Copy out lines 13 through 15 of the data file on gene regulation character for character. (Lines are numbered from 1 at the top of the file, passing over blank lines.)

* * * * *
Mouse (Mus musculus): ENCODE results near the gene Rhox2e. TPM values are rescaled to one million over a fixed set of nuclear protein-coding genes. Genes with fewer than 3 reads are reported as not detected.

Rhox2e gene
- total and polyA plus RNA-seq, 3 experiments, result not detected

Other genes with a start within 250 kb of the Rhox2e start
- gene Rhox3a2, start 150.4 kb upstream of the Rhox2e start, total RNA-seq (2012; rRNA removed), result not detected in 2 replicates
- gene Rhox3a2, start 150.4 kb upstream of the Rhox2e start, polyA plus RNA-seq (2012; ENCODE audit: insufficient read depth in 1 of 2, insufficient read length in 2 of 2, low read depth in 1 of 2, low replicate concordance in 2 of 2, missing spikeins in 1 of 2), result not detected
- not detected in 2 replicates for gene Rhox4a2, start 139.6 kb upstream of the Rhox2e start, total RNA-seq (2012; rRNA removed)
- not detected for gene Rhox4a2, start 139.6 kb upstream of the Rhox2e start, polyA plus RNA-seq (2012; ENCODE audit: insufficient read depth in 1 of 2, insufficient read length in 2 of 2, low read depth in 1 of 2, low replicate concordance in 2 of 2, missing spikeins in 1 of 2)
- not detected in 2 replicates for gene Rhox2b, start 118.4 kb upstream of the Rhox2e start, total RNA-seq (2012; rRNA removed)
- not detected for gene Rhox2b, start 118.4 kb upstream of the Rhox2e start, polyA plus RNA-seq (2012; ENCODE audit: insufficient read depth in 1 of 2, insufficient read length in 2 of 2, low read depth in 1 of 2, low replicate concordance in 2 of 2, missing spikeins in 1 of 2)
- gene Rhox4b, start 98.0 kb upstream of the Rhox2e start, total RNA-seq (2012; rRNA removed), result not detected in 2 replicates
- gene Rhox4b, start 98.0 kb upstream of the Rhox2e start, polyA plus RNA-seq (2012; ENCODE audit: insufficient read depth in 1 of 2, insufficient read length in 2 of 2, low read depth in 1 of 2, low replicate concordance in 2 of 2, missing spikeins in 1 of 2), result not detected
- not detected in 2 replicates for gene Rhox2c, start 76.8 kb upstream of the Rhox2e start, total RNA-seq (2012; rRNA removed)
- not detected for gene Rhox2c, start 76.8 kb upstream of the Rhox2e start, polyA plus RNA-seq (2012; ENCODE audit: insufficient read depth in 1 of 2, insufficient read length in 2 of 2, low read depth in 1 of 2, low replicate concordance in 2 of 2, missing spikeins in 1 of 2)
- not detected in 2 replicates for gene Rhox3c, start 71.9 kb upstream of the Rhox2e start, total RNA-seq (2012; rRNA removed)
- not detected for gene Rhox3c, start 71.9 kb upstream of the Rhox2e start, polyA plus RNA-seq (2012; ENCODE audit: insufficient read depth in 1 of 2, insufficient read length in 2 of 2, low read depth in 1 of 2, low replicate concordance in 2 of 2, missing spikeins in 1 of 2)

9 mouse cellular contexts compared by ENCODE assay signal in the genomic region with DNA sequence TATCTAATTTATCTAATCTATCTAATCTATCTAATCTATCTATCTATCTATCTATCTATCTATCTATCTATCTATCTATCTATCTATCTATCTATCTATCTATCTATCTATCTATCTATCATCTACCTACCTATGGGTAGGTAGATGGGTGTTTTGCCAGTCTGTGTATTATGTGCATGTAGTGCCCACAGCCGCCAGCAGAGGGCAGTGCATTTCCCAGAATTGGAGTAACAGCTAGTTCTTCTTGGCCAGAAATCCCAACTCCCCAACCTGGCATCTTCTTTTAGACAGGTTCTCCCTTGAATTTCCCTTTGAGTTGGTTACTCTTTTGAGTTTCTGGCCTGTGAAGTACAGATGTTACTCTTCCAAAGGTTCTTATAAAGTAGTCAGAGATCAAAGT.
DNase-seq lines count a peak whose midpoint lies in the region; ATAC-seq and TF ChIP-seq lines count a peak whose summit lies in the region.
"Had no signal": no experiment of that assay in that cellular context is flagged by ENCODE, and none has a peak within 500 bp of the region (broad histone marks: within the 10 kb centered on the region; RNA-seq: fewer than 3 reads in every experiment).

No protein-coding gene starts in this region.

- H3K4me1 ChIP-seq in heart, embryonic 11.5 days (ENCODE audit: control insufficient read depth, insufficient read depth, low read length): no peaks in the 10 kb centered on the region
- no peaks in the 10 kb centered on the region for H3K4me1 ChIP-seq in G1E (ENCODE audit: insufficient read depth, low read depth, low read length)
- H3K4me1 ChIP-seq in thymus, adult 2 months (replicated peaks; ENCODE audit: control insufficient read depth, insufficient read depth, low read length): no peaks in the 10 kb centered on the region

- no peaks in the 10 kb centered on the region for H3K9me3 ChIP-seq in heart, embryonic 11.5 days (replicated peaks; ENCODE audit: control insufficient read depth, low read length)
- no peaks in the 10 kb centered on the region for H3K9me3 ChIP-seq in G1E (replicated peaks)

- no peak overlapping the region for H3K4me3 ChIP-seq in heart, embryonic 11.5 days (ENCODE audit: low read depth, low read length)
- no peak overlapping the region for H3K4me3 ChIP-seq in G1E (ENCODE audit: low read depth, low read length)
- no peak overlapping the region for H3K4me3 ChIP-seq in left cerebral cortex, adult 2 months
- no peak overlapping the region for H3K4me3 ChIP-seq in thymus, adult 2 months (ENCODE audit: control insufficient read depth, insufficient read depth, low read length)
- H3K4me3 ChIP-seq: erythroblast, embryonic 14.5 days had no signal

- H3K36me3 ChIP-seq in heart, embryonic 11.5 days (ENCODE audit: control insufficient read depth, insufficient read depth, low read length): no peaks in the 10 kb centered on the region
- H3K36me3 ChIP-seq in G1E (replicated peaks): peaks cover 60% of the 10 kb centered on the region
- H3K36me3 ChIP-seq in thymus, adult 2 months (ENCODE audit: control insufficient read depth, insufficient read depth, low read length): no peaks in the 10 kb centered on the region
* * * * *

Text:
- not detected in 2 replicates for gene Rhox2c, start 76.8 kb upstream of the Rhox2e start, total RNA-seq (2012; rRNA removed)
- not detected for gene Rhox2c, start 76.8 kb upstream of the Rhox2e start, polyA plus RNA-seq (2012; ENCODE audit: insufficient read depth in 1 of 2, insufficient read length in 2 of 2, low read depth in 1 of 2, low replicate concordance in 2 of 2, missing spikeins in 1 of 2)
- not detected in 2 replicates for gene Rhox3c, start 71.9 kb upstream of the Rhox2e start, total RNA-seq (2012; rRNA removed)